“South Dakota is a place where the rule of law and our Constitution matter, and that’s what today’s decision is about. We do things right – and how we do things matters just as much as what we are doing. We are still governed by the rule of law,” she said.

“This decision does not affect my administration’s implementation of the medical cannabis program voters approved in 2020. That program was launched earlier this month, and the first cards have already gone out to eligible South Dakotans.”

Following the South Dakota Supreme Court ruling, the South Dakota Department of Health released a statement by Secretary Kim Malsam-Rysdon.

“I’m proud the Department of Health is delivering a safe and responsible medical cannabis program, as approved by the voters in IM-26,”she said. “Amendment A does not impact or affect the program, which is on schedule and meeting all statutory timelines approved by the voters.”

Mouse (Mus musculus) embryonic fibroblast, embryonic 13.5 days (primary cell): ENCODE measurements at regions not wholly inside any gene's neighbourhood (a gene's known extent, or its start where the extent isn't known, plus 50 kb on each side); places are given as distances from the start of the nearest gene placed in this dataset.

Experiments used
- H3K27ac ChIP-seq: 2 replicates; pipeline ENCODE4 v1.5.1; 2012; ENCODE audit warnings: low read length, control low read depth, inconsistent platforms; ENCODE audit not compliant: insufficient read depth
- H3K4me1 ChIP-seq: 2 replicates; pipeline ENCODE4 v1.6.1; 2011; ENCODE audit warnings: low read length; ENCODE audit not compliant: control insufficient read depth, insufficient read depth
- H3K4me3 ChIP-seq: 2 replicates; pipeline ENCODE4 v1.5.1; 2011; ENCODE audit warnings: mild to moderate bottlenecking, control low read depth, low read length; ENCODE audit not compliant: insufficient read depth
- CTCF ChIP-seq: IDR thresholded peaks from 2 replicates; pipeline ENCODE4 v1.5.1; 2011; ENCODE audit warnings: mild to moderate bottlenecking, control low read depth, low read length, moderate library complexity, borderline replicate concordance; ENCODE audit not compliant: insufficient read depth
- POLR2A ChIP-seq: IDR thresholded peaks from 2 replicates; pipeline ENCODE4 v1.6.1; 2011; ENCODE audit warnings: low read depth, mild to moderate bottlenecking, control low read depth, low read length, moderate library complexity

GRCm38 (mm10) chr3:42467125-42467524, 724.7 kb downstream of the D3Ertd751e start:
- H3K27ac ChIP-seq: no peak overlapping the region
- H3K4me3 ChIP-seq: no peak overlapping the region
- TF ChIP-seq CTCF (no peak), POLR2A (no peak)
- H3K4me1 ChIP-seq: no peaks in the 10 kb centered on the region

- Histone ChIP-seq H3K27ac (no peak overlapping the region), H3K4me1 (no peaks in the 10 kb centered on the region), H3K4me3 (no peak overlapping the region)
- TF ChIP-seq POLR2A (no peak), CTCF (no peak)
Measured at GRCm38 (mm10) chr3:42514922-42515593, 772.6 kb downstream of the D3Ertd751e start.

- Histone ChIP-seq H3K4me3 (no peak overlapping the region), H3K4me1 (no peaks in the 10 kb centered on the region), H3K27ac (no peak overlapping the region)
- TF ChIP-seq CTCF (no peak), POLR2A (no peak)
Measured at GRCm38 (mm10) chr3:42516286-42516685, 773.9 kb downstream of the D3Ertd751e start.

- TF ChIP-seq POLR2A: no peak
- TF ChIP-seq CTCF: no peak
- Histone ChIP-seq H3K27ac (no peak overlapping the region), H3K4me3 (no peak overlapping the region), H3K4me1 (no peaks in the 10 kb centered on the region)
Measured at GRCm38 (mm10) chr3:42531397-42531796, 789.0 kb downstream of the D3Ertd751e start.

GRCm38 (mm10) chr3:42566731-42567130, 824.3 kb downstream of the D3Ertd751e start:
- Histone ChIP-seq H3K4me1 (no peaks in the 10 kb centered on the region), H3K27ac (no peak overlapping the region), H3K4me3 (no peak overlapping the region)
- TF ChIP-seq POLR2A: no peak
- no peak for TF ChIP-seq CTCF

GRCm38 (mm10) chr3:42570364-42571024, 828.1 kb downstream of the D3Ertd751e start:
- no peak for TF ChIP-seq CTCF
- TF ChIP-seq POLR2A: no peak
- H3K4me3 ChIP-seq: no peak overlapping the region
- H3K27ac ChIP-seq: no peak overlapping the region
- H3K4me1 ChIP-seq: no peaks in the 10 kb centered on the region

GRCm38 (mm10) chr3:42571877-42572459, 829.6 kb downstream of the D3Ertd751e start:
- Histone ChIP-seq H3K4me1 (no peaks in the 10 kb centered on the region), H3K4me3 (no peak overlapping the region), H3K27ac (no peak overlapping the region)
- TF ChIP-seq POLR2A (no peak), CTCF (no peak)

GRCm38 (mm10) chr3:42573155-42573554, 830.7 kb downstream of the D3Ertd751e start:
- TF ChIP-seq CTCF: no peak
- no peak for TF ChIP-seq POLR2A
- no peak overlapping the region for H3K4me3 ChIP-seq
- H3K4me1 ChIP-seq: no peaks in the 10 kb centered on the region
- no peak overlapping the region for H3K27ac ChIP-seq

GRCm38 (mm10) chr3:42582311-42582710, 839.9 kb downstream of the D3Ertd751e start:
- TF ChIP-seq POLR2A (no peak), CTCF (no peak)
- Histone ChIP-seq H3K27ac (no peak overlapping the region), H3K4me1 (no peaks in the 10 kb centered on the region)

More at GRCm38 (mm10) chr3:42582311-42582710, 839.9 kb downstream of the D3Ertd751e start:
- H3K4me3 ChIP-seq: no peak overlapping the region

South Dakota’s medical cannabis program will provide a model for the nation, Malsam-Rysdon said.

“Undoubtedly, our program model will serve as an example to other jurisdictions around the country, while serving the needs of South Dakotans,” the secretary said.

“We are delivering on Governor Noem’s promise to implement ‘the best, most patient-focused medical cannabis program in the country.’”

On the other side of the issue, the South Dakota Democratic Party (SDDP) disagreed with the court ruling as overturning a voter-approved measure. SDDP Chair Randy Seiler issued a statement Wednesday announcing a continued effort to pursue legalized recreational marijuana.